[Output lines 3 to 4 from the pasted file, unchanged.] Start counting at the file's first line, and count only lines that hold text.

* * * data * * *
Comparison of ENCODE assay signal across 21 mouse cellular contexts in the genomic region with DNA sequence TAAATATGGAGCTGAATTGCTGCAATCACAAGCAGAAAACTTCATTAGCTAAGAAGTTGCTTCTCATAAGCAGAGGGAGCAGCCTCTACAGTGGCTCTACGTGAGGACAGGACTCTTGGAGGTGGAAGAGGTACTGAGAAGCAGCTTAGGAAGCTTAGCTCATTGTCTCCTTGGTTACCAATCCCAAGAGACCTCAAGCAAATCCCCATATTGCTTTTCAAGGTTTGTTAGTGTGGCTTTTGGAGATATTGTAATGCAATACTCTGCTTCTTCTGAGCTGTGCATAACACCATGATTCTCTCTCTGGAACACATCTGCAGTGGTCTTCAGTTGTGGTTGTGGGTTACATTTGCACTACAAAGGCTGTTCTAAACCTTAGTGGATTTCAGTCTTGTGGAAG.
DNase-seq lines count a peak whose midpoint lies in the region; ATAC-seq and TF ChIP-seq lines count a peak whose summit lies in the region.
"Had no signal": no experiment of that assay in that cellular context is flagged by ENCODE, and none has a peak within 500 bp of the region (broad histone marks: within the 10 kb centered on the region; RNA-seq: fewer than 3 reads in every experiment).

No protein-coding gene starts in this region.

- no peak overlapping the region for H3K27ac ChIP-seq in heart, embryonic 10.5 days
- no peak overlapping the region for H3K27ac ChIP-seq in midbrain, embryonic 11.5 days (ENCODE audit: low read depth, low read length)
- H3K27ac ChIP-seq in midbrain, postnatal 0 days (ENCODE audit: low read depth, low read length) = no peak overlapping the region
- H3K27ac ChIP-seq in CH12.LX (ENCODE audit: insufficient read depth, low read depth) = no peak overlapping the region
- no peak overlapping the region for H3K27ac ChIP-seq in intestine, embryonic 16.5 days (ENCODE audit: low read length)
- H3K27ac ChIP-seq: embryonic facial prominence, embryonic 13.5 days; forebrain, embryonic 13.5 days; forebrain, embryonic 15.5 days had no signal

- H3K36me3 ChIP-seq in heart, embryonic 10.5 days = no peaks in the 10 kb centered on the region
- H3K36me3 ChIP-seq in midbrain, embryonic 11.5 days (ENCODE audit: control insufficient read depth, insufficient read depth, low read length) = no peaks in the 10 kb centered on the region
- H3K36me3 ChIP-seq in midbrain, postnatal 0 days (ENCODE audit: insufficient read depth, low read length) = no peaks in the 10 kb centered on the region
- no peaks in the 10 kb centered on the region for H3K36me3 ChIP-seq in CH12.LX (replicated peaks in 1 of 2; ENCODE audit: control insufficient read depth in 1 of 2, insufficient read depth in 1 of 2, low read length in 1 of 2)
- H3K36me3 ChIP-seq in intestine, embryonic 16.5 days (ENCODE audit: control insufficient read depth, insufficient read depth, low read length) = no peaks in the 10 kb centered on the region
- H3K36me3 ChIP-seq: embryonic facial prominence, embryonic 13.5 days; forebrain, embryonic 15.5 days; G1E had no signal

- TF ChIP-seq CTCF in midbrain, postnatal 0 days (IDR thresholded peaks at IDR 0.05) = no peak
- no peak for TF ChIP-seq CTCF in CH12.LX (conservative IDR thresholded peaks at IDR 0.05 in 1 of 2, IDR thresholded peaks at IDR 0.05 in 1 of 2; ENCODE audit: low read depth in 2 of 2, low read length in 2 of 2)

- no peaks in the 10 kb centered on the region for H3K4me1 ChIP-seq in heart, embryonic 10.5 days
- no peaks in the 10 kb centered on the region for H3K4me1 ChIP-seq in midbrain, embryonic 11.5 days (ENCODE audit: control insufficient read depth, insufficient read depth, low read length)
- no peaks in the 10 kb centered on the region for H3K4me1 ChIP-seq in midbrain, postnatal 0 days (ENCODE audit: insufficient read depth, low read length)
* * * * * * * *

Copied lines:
"Had no signal": no experiment of that assay in that cellular context is flagged by ENCODE, and none has a peak within 500 bp of the region (broad histone marks: within the 10 kb centered on the region; RNA-seq: fewer than 3 reads in every experiment).

No protein-coding gene starts in this region.